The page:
As the world endures COVID-19, business is shifting to the online world in a dramatic way. Even before the virus hit, more organizations were recognizing the benefits of working remotely, and so a shift to video conferencing has begun to make sense in recent years. Zoom remains as a ubiquitous platform for those wishing to connect from the safety of their homes.

Zoom’s popularity is unquestioned. It boasted the top market share among web conferencing technologies in April 2020 at 42.82%, and the daily downloads from January through March were:
January 2020: 56,000
February 2020: 1.7 million
March 2020: 2.13 million

But with that transition to video conferencing comes many questions and potential issues: how do we keep meetings secure? How do we keep them personable so that they maintain the human element we are so used to having when we meet in person? And what’s the best approach as far as purchasing a plan and rolling this out to an organization?

Since the onset of COVID-19 stay-at-home orders in the U.S., we at Bald Guy Studio have been consulting with organizations to educate them and help them successfully implement Zoom to their stakeholders. Here are some topics to consider, along with some tips, as you plan your transition to Zoom meetings.


This was a hot topic ever since COVID-19 brought on the mass migration of organizations, employees, and students to Zoom. And rightfully so — Zoom was initially riddled with vulnerabilities before improving their security features beginning in the spring of 2020, and there was also a learning curve in terms of organizations suddenly having to learn something new and not necessarily knowing what to do to keep their meetings secure.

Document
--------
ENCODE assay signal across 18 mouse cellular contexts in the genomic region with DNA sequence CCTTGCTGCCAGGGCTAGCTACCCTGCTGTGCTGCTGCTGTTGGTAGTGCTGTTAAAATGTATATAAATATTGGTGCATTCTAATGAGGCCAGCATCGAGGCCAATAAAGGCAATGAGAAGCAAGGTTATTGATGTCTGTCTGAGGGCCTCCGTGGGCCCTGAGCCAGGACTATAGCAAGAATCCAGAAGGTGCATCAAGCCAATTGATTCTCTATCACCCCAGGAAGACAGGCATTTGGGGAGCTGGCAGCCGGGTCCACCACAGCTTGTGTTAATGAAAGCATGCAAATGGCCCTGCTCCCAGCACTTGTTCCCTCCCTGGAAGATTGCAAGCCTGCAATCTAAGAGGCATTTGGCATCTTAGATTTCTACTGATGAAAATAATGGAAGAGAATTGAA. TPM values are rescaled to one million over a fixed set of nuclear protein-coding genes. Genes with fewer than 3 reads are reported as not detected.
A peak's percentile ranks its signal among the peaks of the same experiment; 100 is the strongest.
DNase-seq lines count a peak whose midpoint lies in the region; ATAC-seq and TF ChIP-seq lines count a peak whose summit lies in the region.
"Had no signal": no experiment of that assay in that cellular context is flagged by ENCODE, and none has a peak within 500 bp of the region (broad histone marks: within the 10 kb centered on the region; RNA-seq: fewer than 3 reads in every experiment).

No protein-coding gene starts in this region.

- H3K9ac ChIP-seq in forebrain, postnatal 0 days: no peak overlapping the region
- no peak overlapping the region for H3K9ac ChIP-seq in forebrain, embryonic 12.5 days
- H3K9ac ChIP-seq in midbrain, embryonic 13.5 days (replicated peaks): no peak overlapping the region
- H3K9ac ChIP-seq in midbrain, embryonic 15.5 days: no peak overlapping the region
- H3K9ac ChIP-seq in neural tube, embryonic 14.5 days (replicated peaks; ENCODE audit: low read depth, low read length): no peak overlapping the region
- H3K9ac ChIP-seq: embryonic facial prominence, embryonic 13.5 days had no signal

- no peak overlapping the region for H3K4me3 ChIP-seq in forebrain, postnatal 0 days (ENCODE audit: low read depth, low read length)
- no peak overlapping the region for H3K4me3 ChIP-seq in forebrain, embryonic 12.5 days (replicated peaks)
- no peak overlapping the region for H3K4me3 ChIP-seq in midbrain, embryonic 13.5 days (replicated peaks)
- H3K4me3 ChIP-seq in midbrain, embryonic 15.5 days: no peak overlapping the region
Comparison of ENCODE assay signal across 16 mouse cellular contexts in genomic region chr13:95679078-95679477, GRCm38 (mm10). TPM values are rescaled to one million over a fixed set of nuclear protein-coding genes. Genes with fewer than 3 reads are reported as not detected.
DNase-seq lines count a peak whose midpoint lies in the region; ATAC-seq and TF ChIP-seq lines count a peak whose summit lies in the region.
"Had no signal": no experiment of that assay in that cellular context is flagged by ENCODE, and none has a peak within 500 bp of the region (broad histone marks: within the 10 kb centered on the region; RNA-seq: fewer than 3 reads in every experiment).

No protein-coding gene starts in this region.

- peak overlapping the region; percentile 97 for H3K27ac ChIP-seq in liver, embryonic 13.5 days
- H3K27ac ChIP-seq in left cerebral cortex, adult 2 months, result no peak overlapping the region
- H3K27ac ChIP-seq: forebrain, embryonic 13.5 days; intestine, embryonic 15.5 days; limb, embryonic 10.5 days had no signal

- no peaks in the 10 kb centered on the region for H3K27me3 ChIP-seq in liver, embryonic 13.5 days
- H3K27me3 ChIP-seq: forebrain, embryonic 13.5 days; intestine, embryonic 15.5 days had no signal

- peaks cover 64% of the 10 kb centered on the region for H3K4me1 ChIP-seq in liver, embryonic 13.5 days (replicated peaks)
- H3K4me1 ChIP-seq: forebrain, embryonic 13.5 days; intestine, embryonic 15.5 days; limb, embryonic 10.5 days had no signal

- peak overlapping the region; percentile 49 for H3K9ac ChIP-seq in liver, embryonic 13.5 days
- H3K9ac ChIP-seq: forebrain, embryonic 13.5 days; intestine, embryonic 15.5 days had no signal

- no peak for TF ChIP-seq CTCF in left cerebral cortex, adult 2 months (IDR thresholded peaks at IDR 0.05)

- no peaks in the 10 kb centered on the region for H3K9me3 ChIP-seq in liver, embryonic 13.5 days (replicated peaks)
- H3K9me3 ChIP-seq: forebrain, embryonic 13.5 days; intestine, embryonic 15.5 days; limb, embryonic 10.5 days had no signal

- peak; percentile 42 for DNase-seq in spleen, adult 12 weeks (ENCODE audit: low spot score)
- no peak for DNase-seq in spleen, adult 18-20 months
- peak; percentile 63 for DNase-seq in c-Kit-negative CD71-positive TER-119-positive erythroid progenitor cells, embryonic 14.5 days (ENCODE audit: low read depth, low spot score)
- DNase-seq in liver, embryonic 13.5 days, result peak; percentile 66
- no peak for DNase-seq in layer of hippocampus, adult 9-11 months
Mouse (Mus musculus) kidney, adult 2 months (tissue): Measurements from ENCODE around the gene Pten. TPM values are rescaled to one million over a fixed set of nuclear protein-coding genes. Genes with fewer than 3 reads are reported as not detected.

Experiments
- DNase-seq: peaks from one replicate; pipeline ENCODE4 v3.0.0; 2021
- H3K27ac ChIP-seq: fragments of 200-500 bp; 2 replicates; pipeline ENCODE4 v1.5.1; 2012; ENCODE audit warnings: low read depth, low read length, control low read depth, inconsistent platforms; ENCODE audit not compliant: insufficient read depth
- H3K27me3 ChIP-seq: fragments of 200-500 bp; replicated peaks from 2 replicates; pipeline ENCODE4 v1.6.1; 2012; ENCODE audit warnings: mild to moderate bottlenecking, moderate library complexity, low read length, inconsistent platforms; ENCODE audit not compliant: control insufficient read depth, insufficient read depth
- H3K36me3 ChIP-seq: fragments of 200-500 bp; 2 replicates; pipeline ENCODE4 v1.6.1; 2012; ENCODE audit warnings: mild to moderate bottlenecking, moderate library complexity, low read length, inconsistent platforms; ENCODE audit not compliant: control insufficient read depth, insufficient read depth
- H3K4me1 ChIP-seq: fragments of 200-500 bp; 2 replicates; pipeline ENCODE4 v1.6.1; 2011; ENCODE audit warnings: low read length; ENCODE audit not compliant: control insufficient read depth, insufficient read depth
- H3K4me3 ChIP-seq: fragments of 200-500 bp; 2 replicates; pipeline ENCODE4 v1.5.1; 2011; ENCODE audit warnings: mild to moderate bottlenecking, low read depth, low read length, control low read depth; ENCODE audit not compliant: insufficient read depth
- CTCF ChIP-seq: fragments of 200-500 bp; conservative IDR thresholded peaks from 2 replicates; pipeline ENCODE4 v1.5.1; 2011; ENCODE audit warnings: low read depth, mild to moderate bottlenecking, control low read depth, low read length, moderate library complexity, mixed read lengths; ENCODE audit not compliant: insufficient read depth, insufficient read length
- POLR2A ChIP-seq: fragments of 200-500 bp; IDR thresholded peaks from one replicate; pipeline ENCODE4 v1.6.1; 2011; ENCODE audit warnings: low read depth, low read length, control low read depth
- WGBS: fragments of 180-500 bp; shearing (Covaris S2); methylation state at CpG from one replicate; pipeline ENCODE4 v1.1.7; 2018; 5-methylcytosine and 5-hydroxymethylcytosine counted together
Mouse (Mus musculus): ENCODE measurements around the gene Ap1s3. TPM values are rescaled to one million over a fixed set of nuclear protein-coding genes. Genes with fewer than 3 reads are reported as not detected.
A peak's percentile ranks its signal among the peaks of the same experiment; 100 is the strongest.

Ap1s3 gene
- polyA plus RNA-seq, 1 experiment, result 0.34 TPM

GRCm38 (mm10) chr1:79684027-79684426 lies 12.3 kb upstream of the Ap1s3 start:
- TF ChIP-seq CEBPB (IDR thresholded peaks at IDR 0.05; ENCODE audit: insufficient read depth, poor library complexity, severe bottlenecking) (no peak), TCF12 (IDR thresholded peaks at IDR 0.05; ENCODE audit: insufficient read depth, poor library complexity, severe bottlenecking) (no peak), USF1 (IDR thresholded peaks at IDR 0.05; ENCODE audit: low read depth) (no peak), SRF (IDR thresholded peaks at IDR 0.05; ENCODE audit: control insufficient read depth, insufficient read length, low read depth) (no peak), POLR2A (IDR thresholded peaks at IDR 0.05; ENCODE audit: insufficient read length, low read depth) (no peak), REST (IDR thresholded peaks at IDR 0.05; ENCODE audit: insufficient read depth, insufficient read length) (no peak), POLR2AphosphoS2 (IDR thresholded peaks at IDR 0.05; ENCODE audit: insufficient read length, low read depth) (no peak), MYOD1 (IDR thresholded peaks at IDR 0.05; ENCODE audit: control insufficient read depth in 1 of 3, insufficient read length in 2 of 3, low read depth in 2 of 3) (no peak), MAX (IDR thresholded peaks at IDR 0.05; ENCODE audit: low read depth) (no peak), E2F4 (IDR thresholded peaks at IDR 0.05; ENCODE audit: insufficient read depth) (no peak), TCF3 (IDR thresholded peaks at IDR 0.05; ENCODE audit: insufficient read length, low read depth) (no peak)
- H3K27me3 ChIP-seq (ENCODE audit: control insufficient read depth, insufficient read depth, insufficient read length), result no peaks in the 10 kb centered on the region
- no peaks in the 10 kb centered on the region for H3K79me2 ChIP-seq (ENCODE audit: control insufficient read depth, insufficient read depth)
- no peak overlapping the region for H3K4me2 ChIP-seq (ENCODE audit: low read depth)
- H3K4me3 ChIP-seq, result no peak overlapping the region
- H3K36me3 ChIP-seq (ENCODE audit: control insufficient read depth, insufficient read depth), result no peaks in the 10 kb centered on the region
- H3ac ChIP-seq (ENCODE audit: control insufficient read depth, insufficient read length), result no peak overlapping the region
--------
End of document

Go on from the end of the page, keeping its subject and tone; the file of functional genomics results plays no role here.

Fortunately, and as you might expect, Zoom wasn’t about to lose market share and frighten users off with faulty security. Zoom’s AES 256-bit GCM encryption is firmly in place.

Depending on your organization’s needs, you may wish to implement some (or all) of the various security features Zoom offers. One of our favorite ways to secure a meeting is by requiring a password when scheduling your meeting. 

Another way to prevent unwanted guests in your Zoom meetings who might encounter your link in a wayward email for instance is to lock the meeting. Simply click the Security button on the toolbar inside your Zoom meeting application and select “Lock Meeting.” This is a great option if you’re running a meeting with a strict invitation list, or a class or workshop only open to those enrolled or registered. You can also lock the meeting after you’ve determined that everyone who needs to be there is in attendance.

Human connection

We get that it can be hard to replicate in-person meetings on Zoom. Some professors, in fact, have shared that since shifting their courses to Zoom, they are missing out on